Absurd deal

SECOND EDIT


The government has come in for sharp criticism from the Comptroller and Auditor General (CAG) over a deal for acquiring Russian aircraft carrier Admiral Gorshkov. The CAG report points out that the government is acquiring a used aircraft carrier with half the life of a new one but is willing to pay 60 per cent more for it than the cost of a new carrier. This is indeed a ridiculous deal. But back in 2004, when the government entered into an agreement with the Russians, the deal did not seem absurd. With its only aircraft carrier, INS Viraat, due to retire soon and its indigenous carrier likely to be ready only after 2012, India desperately needed a carrier and Gorshkov was the only one available. It met India’s defence needs. The Russians offered the carrier for free but said that India would have to pay US$ 800 million for upgrade and refit of the ship, and an additional $1 billion for the aircraft and weapons systems. It was not a bad bargain. However, over the years Russia has been hiking the cost of refitting the Gorshkov and India has been submitting to its demands. The Russians are now demanding $2.9 billion for the carrier alone.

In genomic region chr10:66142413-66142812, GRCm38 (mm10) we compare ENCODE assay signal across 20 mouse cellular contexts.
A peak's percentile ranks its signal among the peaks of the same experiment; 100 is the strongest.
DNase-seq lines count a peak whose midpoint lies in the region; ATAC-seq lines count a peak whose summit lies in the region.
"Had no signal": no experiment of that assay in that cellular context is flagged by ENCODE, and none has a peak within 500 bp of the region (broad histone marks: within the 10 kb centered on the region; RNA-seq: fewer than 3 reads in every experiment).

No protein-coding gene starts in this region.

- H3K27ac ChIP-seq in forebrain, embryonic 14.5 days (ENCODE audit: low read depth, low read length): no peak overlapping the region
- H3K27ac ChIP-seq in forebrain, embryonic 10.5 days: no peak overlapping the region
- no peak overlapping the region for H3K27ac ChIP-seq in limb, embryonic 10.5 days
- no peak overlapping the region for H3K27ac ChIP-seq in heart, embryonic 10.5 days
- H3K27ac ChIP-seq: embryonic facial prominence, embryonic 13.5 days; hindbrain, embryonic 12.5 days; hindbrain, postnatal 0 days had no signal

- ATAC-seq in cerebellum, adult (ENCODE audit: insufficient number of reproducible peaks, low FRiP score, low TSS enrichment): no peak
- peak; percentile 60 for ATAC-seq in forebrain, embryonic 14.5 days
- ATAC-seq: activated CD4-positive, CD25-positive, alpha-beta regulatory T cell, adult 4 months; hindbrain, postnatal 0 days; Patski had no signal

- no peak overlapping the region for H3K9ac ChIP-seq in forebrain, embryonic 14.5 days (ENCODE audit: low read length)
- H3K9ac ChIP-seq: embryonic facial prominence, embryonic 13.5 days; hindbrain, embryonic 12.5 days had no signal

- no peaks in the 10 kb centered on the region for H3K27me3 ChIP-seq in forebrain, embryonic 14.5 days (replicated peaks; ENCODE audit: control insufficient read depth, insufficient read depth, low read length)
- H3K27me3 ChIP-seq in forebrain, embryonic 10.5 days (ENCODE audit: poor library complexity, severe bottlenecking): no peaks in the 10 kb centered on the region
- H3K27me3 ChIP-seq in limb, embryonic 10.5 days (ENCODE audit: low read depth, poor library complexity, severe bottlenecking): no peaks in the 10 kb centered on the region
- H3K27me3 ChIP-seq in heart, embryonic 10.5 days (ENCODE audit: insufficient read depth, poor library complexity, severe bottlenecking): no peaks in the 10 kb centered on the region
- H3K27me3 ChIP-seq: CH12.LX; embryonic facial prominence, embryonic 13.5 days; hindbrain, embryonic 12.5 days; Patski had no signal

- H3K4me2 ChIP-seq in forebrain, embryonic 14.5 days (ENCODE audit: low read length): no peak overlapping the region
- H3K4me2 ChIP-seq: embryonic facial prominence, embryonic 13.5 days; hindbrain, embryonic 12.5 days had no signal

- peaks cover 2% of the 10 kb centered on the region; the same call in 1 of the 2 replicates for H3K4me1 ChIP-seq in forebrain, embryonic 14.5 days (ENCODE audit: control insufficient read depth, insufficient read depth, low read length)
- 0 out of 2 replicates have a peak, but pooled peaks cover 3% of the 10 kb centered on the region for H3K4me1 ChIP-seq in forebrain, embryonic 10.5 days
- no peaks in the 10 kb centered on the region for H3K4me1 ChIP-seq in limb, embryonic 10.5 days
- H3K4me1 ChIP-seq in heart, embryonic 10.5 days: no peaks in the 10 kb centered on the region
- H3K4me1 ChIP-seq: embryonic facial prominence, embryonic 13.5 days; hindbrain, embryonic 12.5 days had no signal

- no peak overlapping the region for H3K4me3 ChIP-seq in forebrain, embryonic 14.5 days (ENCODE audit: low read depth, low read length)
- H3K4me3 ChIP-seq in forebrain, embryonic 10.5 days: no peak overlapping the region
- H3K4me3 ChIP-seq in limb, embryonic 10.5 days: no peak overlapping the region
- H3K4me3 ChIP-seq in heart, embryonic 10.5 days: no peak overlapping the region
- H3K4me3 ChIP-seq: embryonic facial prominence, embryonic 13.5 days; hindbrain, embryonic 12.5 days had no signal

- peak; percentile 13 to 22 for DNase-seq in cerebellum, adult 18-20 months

India is in an unenviable situation today. Not only is it having to fork out an amount far more than originally agreed to, but also it is hard for it to scrap the deal. It has already paid the Russians $602 million and they are unlikely to return that amount. Besides, other carriers that India could purchase do not suit India’s weapon systems. India simply cannot afford further delays in acquiring an aircraft carrier.

Officials have blamed their helplessness in resisting Russian pressure given India’s dependence on Russian weapon systems. This is a fair argument. However, India is vulnerable to pressure because it has failed to foresee and plan its purchases. Hence the desperate purchase of whatever is available and at any price. The lack of transparency surrounding defence deals too is responsible for this mess. It is essential that the government comes clean on where Indian diplomacy slipped over the Gorshkov deal. As for the Russians, India must make it clear to them that Moscow’s pressure will have negative impact on the bilateral relationship. There are many defence purchases in the pipeline. Russia must realise that India will not easily forget its unpleasant Gorshkov experience.

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